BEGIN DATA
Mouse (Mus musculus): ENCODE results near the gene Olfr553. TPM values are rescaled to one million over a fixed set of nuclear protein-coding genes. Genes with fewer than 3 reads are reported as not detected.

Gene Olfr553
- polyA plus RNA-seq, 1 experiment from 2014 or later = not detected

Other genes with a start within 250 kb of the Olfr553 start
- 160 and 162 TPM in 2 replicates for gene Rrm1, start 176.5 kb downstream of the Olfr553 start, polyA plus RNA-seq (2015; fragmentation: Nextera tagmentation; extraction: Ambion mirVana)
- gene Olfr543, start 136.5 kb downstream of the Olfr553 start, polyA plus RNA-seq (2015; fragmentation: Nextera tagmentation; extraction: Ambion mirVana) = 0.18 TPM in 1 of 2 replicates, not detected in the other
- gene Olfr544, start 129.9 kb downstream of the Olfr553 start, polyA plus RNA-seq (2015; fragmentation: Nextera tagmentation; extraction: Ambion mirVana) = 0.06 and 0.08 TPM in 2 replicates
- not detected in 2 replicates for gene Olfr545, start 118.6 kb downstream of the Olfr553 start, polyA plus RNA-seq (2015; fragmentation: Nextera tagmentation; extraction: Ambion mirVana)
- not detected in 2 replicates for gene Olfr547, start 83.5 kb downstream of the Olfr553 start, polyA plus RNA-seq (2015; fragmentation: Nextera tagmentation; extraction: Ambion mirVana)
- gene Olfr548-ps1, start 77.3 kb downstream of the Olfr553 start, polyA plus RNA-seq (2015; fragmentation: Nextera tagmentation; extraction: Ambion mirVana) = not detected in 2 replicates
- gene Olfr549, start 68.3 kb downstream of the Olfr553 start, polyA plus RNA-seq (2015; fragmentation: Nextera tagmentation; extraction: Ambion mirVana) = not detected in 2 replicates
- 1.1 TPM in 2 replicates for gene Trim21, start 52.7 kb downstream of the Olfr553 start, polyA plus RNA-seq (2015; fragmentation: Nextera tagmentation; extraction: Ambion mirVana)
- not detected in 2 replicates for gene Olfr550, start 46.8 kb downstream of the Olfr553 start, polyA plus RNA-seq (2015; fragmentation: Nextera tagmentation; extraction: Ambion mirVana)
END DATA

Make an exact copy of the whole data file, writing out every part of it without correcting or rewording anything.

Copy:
Mouse (Mus musculus): ENCODE results near the gene Olfr553. TPM values are rescaled to one million over a fixed set of nuclear protein-coding genes. Genes with fewer than 3 reads are reported as not detected.

Gene Olfr553
- polyA plus RNA-seq, 1 experiment from 2014 or later = not detected

Other genes with a start within 250 kb of the Olfr553 start
- 160 and 162 TPM in 2 replicates for gene Rrm1, start 176.5 kb downstream of the Olfr553 start, polyA plus RNA-seq (2015; fragmentation: Nextera tagmentation; extraction: Ambion mirVana)
- gene Olfr543, start 136.5 kb downstream of the Olfr553 start, polyA plus RNA-seq (2015; fragmentation: Nextera tagmentation; extraction: Ambion mirVana) = 0.18 TPM in 1 of 2 replicates, not detected in the other
- gene Olfr544, start 129.9 kb downstream of the Olfr553 start, polyA plus RNA-seq (2015; fragmentation: Nextera tagmentation; extraction: Ambion mirVana) = 0.06 and 0.08 TPM in 2 replicates
- not detected in 2 replicates for gene Olfr545, start 118.6 kb downstream of the Olfr553 start, polyA plus RNA-seq (2015; fragmentation: Nextera tagmentation; extraction: Ambion mirVana)
- not detected in 2 replicates for gene Olfr547, start 83.5 kb downstream of the Olfr553 start, polyA plus RNA-seq (2015; fragmentation: Nextera tagmentation; extraction: Ambion mirVana)
- gene Olfr548-ps1, start 77.3 kb downstream of the Olfr553 start, polyA plus RNA-seq (2015; fragmentation: Nextera tagmentation; extraction: Ambion mirVana) = not detected in 2 replicates
- gene Olfr549, start 68.3 kb downstream of the Olfr553 start, polyA plus RNA-seq (2015; fragmentation: Nextera tagmentation; extraction: Ambion mirVana) = not detected in 2 replicates
- 1.1 TPM in 2 replicates for gene Trim21, start 52.7 kb downstream of the Olfr553 start, polyA plus RNA-seq (2015; fragmentation: Nextera tagmentation; extraction: Ambion mirVana)
- not detected in 2 replicates for gene Olfr550, start 46.8 kb downstream of the Olfr553 start, polyA plus RNA-seq (2015; fragmentation: Nextera tagmentation; extraction: Ambion mirVana)